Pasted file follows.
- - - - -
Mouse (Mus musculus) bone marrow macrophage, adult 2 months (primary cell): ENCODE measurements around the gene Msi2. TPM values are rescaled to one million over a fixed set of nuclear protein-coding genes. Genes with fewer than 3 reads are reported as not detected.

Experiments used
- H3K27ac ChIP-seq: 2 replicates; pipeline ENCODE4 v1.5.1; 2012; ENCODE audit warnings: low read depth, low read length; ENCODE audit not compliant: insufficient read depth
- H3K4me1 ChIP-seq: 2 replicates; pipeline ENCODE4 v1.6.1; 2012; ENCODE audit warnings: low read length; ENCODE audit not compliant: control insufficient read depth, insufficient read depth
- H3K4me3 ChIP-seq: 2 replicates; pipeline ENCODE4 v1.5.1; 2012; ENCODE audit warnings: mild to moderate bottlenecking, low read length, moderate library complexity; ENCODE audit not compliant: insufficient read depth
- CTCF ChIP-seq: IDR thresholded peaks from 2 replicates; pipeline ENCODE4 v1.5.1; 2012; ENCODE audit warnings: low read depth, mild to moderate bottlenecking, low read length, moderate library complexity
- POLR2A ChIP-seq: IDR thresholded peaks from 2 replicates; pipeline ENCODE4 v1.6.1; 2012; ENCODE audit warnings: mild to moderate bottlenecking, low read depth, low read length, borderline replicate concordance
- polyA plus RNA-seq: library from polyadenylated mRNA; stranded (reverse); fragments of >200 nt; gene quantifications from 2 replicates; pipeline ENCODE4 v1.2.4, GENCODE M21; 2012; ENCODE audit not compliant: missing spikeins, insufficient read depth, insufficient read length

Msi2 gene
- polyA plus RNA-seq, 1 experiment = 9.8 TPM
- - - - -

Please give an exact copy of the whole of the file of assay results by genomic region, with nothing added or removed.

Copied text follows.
Mouse (Mus musculus) bone marrow macrophage, adult 2 months (primary cell): ENCODE measurements around the gene Msi2. TPM values are rescaled to one million over a fixed set of nuclear protein-coding genes. Genes with fewer than 3 reads are reported as not detected.

Experiments used
- H3K27ac ChIP-seq: 2 replicates; pipeline ENCODE4 v1.5.1; 2012; ENCODE audit warnings: low read depth, low read length; ENCODE audit not compliant: insufficient read depth
- H3K4me1 ChIP-seq: 2 replicates; pipeline ENCODE4 v1.6.1; 2012; ENCODE audit warnings: low read length; ENCODE audit not compliant: control insufficient read depth, insufficient read depth
- H3K4me3 ChIP-seq: 2 replicates; pipeline ENCODE4 v1.5.1; 2012; ENCODE audit warnings: mild to moderate bottlenecking, low read length, moderate library complexity; ENCODE audit not compliant: insufficient read depth
- CTCF ChIP-seq: IDR thresholded peaks from 2 replicates; pipeline ENCODE4 v1.5.1; 2012; ENCODE audit warnings: low read depth, mild to moderate bottlenecking, low read length, moderate library complexity
- POLR2A ChIP-seq: IDR thresholded peaks from 2 replicates; pipeline ENCODE4 v1.6.1; 2012; ENCODE audit warnings: mild to moderate bottlenecking, low read depth, low read length, borderline replicate concordance
- polyA plus RNA-seq: library from polyadenylated mRNA; stranded (reverse); fragments of >200 nt; gene quantifications from 2 replicates; pipeline ENCODE4 v1.2.4, GENCODE M21; 2012; ENCODE audit not compliant: missing spikeins, insufficient read depth, insufficient read length

Msi2 gene
- polyA plus RNA-seq, 1 experiment = 9.8 TPM